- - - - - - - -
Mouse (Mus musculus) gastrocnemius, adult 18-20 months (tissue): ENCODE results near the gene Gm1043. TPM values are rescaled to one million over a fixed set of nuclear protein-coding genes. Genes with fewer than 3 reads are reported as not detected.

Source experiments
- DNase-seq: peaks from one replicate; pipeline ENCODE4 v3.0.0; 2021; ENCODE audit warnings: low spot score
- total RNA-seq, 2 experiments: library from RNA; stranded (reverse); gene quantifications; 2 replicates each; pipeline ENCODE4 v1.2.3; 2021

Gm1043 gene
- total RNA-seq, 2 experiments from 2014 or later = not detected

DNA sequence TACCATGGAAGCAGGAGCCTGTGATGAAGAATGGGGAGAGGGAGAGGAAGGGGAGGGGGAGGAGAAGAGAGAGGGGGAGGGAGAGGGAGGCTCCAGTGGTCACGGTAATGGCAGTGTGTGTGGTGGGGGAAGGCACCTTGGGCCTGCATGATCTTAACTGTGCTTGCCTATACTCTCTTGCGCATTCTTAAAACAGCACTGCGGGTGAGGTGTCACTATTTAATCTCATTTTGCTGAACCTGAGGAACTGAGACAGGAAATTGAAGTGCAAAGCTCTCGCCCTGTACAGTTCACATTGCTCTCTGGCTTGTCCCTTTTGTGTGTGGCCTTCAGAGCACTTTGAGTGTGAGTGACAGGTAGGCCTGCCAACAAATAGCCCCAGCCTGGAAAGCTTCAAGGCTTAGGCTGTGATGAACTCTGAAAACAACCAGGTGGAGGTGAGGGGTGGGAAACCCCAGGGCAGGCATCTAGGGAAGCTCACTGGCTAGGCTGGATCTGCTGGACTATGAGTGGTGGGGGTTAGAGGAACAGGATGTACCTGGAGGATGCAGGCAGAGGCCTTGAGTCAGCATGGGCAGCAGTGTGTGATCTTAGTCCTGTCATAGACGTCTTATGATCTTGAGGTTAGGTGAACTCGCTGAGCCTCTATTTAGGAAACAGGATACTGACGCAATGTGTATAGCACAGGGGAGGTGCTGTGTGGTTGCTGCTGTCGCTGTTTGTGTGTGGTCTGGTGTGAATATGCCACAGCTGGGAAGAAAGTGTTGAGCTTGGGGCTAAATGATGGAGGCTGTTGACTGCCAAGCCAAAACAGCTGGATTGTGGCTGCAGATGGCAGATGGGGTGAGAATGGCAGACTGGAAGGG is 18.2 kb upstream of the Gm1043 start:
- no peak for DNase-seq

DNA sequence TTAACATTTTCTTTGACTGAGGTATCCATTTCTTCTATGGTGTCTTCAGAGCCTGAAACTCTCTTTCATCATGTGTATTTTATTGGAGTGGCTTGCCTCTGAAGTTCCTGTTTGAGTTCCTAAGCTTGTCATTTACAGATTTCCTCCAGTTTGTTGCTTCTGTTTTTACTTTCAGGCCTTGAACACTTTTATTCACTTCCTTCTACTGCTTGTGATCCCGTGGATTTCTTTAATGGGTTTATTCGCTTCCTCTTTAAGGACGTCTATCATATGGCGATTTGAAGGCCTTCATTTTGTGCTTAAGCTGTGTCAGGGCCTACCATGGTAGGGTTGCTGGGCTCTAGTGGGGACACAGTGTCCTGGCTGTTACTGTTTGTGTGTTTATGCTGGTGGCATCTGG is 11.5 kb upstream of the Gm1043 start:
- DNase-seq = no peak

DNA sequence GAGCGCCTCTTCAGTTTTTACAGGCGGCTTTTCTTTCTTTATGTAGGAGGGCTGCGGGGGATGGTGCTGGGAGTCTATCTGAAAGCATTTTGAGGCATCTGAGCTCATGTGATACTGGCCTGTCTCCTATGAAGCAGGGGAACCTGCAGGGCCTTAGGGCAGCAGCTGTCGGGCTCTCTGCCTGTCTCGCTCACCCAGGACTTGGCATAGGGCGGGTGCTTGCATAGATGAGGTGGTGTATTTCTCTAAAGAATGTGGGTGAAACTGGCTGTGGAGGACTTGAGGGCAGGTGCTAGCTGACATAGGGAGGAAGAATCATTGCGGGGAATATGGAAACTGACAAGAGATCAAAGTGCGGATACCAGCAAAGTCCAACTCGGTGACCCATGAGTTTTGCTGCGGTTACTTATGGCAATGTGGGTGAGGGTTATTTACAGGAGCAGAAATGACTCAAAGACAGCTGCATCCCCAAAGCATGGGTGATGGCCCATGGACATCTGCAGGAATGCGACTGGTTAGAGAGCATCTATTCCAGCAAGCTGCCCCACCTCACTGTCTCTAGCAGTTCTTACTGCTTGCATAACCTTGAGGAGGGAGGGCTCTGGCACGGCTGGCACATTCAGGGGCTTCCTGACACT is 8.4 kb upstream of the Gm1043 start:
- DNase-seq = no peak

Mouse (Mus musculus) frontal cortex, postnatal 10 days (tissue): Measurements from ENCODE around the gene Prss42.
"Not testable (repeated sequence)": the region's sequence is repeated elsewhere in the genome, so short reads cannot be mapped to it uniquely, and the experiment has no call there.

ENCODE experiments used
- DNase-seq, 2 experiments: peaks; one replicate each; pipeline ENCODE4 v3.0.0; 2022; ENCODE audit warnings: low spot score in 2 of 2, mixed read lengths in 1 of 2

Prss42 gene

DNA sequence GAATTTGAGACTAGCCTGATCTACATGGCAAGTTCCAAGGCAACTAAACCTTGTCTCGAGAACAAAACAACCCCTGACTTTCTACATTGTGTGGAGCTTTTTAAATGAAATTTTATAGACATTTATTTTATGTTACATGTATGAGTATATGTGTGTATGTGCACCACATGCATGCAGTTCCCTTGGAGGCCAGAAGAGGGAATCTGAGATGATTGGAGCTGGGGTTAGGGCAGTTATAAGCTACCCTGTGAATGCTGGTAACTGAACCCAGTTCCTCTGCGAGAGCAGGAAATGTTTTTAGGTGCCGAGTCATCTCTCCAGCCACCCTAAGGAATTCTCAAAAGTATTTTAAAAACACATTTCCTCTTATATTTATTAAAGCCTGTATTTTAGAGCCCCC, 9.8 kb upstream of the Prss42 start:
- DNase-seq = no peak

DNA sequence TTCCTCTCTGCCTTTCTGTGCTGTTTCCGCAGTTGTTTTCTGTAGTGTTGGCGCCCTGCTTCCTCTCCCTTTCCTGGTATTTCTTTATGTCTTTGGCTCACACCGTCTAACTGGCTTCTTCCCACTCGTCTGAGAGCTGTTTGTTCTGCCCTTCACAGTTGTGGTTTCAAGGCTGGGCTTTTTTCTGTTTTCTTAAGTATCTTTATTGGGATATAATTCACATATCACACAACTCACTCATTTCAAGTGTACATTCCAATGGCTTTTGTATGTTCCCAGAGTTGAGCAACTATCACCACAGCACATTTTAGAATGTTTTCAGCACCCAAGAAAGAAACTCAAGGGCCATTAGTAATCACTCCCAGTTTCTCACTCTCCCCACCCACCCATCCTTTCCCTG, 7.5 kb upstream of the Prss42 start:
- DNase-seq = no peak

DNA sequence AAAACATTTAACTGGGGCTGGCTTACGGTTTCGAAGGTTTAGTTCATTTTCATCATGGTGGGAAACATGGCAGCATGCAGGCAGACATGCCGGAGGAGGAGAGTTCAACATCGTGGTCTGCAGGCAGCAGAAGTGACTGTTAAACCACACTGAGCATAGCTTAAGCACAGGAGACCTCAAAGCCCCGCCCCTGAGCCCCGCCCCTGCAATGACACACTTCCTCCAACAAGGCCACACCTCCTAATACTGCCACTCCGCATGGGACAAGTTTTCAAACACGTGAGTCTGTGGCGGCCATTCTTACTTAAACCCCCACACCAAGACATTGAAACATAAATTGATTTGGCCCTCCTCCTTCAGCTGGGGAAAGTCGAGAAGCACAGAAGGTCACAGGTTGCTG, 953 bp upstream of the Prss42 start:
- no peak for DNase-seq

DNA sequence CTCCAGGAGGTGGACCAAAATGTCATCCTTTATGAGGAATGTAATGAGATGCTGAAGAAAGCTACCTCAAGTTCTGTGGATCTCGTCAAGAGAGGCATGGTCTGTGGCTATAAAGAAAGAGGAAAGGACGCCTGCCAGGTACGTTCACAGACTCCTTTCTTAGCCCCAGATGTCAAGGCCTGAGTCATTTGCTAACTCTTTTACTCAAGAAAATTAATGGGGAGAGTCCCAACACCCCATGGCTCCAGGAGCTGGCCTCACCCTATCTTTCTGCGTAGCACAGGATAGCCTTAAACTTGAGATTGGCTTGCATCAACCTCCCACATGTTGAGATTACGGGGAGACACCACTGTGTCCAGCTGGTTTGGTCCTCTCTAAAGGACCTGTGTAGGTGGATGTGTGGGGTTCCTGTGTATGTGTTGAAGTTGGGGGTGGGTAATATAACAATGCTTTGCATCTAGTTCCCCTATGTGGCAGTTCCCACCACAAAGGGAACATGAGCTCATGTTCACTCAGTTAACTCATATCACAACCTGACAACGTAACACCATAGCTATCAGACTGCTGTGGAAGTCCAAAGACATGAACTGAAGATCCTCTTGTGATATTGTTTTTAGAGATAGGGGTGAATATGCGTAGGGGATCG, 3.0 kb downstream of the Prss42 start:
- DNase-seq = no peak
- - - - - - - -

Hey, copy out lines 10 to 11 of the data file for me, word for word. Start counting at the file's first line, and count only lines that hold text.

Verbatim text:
- DNase-seq = no peak

DNA sequence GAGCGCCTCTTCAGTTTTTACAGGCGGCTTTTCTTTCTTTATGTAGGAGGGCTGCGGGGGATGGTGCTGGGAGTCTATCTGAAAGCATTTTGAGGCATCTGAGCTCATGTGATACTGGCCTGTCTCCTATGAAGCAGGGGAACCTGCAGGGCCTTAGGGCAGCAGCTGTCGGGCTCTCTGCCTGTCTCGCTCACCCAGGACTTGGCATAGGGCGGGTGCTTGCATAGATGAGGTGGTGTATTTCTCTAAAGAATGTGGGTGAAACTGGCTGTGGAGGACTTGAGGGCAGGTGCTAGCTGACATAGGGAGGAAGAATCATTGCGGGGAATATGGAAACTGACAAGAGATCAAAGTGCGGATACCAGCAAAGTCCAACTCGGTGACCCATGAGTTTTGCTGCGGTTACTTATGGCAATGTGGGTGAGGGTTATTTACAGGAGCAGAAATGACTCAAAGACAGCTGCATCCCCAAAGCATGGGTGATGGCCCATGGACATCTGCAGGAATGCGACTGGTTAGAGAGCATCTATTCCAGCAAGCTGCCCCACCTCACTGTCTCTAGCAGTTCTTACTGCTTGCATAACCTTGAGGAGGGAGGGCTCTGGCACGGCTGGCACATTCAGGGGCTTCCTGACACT is 8.4 kb upstream of the Gm1043 start: